Workers demanded better working conditions and wages with the right to form labor unions; they went on strike or work slowdowns to emphasize their needs. In defiance of rural collectivization, large numbers of peasants decided to leave the cooperatives. Taxes were also withheld by many, who charged that the communist government taxed them more than their old landlords had.

Famous scholars used the new freedom to do comparative research. Sociologist Fei Xiaotong Fei Xiaotong published in June his observations of a remote village in Jiangsu. He concluded that the villagers were less well off in the 1950’s than they had been in the 1930’s, because many of the economic and agricultural programs were unsuitable and forced on the peasants by overzealous cadres.

Mao’s Hundred Flowers Campaign, whose goals were to inspire the lethargic and bureaucratic CCP with the skills of those involved in the creative arts and humanities (the flowers) and to boost China into a higher stage of socialism with those skilled in the areas of science and technology (the schools of thought), had backfired. The most articulate groups, the scholars and college students who had always been identified as allies of the CCP, became its most vehement critics. They resented the dictatorship of the CCP, the corrupt and incompetent party cadres, the lack of civil liberties, and the regimentation of all aspects of life. Mao was overwhelmed by the barrage of criticisms from the very people he thought would support his liberalism.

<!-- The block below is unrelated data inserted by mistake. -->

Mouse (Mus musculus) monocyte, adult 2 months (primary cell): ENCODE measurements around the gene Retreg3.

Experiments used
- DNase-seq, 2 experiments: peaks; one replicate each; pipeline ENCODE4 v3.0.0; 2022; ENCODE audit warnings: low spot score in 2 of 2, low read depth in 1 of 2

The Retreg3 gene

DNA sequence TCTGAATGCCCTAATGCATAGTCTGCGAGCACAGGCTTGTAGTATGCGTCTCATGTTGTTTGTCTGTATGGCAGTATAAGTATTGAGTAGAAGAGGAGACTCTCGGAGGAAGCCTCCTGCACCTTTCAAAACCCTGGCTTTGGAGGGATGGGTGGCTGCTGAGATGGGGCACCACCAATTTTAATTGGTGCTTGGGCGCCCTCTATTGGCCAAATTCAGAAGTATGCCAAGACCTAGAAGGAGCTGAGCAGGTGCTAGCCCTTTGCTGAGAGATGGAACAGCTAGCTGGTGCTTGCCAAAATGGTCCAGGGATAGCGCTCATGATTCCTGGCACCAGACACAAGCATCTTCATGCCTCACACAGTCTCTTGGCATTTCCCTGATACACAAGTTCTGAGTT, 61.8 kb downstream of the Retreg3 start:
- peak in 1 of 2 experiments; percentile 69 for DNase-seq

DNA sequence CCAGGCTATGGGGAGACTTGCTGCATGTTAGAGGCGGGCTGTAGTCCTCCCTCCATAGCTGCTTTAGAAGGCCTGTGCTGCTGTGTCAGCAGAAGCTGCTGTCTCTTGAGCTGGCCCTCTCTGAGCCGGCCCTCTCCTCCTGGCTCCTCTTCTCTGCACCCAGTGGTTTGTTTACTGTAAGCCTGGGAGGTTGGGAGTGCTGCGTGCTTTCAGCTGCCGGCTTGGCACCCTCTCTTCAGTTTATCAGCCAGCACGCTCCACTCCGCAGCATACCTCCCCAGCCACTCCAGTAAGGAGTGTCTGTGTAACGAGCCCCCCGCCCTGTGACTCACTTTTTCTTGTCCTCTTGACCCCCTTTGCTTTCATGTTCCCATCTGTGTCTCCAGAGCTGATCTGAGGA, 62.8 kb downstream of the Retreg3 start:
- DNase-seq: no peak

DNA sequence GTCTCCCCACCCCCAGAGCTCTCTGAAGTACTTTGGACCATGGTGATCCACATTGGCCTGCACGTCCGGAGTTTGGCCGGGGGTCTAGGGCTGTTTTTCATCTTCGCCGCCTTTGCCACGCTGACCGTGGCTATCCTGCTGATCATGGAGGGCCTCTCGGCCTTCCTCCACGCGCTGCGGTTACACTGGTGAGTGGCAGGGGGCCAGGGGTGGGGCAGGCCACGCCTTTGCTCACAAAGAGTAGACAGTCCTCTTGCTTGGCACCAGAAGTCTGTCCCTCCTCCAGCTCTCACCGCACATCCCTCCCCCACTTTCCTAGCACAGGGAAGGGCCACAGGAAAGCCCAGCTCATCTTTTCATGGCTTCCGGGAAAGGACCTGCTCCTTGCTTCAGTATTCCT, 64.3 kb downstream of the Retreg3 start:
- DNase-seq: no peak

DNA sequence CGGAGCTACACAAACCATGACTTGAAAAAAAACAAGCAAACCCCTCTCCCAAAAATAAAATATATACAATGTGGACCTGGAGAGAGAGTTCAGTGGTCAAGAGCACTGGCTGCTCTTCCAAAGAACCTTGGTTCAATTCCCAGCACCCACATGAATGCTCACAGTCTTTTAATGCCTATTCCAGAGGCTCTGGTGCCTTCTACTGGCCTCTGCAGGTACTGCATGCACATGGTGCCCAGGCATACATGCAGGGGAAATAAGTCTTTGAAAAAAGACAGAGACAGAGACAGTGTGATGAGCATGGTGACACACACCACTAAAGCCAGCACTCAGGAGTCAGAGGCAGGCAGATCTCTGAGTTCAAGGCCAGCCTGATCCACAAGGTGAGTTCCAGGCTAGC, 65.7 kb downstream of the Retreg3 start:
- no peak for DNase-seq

To strengthen his position and to stop the intellectual rebellion without making himself appear as a hypocrite, Mao made some changes in a new publication of “On the Correct Handling of Contradictions Among the People” (June 18). The revised text listed several criteria that must be taken into account in all future criticisms. Thus, it appeared that intellectuals could still criticize, but with certain conditions. The conditions for criticism included the ability to benefit social transformation and to strengthen democratic centralism and the CCP.

With this move, Mao won over the support of party hard-liners such as Liu Shaoqi, Zhu De, and Peng Zhen Peng Zhen , who were skeptical about the Hundred Flowers Campaign because it allowed outsiders to criticize the CCP, which to them was the leading force of the people. The momentum of criticism could not be changed by Mao’s new requirements. Mao and the party hard-liners came down ruthlessly on dissident intellectuals by invoking the Anti-rightist Campaign Anti-rightist Campaign, Chinese (1957-1958)[Antirightist Campaign, Chinese] of late June, 1957, through 1958.


More than 300,000 intellectuals were branded as “rightists,” an unforgiving and scornful label that would ruin careers and obstruct any opportunities for a better life in China. For example, Fei Xiaotong was made to repudiate his Jiangsu report and was forbidden to teach, do research, or publish about Chinese society. Ding Ling, the famous feminist author, was stripped of her party membership and was banished to labor on a farm in Manchuria. She was charged with ambitions of taking over the Writer’s Union and using her position to attack the CCP.